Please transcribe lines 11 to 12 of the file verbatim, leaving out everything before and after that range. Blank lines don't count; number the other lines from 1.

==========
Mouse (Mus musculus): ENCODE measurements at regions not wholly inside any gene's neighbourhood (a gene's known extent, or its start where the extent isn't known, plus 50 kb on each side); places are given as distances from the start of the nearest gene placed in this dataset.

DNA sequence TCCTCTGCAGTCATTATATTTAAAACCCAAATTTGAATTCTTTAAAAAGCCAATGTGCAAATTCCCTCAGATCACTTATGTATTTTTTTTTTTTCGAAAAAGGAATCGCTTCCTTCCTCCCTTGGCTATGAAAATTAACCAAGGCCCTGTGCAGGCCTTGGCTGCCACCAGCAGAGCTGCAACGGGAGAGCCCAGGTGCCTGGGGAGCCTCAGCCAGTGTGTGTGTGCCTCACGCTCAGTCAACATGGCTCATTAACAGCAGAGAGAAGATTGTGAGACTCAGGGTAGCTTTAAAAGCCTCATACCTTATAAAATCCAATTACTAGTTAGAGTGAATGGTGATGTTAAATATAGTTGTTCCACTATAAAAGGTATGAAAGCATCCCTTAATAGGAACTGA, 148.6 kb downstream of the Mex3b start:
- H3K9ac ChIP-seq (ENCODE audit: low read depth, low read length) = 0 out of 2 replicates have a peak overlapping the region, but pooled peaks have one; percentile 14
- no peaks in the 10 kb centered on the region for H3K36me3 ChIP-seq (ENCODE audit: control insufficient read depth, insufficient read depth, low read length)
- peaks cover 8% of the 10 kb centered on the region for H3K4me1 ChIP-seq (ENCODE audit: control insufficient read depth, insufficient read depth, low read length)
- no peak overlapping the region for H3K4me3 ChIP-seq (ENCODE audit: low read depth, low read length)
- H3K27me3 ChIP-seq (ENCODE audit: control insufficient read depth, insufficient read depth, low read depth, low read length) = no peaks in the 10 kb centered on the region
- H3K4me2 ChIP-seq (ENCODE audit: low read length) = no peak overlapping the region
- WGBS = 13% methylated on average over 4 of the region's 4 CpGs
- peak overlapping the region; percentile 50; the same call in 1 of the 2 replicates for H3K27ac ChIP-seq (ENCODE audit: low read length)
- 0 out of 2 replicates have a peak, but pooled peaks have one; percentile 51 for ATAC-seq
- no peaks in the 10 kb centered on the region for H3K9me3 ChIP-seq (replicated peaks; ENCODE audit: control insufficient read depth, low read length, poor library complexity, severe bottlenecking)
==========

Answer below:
- 0 out of 2 replicates have a peak, but pooled peaks have one; percentile 51 for ATAC-seq
- no peaks in the 10 kb centered on the region for H3K9me3 ChIP-seq (replicated peaks; ENCODE audit: control insufficient read depth, low read length, poor library complexity, severe bottlenecking)